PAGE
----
There two major problems here. First, if Gibraltar wants to play my gun boat is bigger than your gun boat diplomacy Spain’s answer could be to station an aircraft carrier in the bay. Then either Britain would have to respond on Gibraltar’s behalf or Caruana back down. Second, rather than escalate the problem the answer should be to seek a peaceful solution and as every school boy and girl knows that won’t be achieved by pointing a gun at anybody’s head...however big your boat.

Thursday, July 2, 2009


My blog of yesterday, A Sea of Pink, caused a reader to write to me as she feared I might be covering the wholesale slaughter of whales and dolphins in the Faroe Islands, which are part of Denmark.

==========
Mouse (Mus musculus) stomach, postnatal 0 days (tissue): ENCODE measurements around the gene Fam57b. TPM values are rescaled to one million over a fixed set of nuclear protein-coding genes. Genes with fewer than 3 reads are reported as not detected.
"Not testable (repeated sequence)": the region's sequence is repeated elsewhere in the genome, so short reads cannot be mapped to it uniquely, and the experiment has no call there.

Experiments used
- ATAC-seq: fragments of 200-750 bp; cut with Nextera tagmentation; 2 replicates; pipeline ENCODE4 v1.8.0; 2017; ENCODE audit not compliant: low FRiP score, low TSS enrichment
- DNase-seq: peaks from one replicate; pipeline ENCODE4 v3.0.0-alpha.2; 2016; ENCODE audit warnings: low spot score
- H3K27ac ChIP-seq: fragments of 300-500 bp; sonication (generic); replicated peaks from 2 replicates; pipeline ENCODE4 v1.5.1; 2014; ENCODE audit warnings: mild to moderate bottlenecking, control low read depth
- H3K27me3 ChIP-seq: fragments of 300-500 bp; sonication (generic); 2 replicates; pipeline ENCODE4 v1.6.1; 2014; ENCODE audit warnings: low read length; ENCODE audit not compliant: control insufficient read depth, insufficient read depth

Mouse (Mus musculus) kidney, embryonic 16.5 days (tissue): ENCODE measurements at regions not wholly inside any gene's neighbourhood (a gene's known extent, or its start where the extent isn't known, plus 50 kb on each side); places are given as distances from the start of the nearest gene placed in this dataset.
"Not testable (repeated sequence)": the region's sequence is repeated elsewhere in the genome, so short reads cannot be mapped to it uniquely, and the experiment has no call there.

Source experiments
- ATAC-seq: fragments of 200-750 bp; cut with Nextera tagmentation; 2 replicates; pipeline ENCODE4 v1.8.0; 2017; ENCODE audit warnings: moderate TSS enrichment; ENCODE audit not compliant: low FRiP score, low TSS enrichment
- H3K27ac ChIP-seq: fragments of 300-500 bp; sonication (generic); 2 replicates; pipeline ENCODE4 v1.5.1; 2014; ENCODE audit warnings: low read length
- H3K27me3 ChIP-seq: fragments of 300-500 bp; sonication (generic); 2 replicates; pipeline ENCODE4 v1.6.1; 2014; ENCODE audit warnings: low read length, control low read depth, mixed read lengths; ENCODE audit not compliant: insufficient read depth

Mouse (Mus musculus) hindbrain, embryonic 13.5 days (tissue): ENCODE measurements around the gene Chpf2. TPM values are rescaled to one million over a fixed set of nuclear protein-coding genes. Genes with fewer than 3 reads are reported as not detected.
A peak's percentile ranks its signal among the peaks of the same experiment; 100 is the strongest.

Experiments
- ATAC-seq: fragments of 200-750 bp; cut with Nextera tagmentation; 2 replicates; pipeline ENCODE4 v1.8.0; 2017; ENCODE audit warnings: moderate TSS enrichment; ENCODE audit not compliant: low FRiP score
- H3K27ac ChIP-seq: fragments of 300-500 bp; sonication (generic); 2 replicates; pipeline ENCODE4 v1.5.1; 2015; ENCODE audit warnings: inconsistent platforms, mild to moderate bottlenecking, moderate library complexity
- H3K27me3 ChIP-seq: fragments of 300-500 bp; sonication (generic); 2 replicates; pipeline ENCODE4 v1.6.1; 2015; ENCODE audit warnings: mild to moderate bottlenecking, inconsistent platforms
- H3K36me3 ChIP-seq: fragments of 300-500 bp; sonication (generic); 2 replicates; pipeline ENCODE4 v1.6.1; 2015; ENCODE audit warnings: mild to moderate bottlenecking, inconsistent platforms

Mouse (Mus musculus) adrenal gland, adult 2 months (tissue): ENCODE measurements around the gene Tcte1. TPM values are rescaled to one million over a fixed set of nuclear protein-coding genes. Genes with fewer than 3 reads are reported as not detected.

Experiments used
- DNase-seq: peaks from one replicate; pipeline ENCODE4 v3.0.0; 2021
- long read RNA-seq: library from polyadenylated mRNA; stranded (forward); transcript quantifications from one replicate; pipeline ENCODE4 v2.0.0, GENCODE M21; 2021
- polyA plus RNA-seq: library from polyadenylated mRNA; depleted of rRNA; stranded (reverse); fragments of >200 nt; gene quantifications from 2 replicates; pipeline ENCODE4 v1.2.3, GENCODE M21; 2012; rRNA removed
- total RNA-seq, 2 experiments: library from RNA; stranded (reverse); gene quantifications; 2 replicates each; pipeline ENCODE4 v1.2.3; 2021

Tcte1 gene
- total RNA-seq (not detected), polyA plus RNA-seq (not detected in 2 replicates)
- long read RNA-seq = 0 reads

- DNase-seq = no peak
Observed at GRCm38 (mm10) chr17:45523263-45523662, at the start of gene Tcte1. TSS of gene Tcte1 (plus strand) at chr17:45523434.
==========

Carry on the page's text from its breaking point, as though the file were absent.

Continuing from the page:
I wasn’t - but her email caught my interest so today I am highlighting this disgraceful ‘tradition’.

Now I have met only a few Danes in my life and I have to say they were all decent people. However my ancestors in England and Ireland would probably have a very different take on the habits of that marauding nation.

As a meat eater I am going to be careful not to also be a hypocrite. Only yesterday a friend told me how she had shared dinner with an American family. The daughter burst in to tears causing a scene as her granddad had ordered the rabbit. However she happily munched away at her chicken whilst her brother chomped on pork.

So I accept that one man’s rabbit is another man’s seal and one’s woman’s dolphin is another woman’s halibut.

None-the-less there is a major difference between killing and eating an animal, bird, fish or mammal because of necessity and an orgy of death and blood in the name of heritage and virility.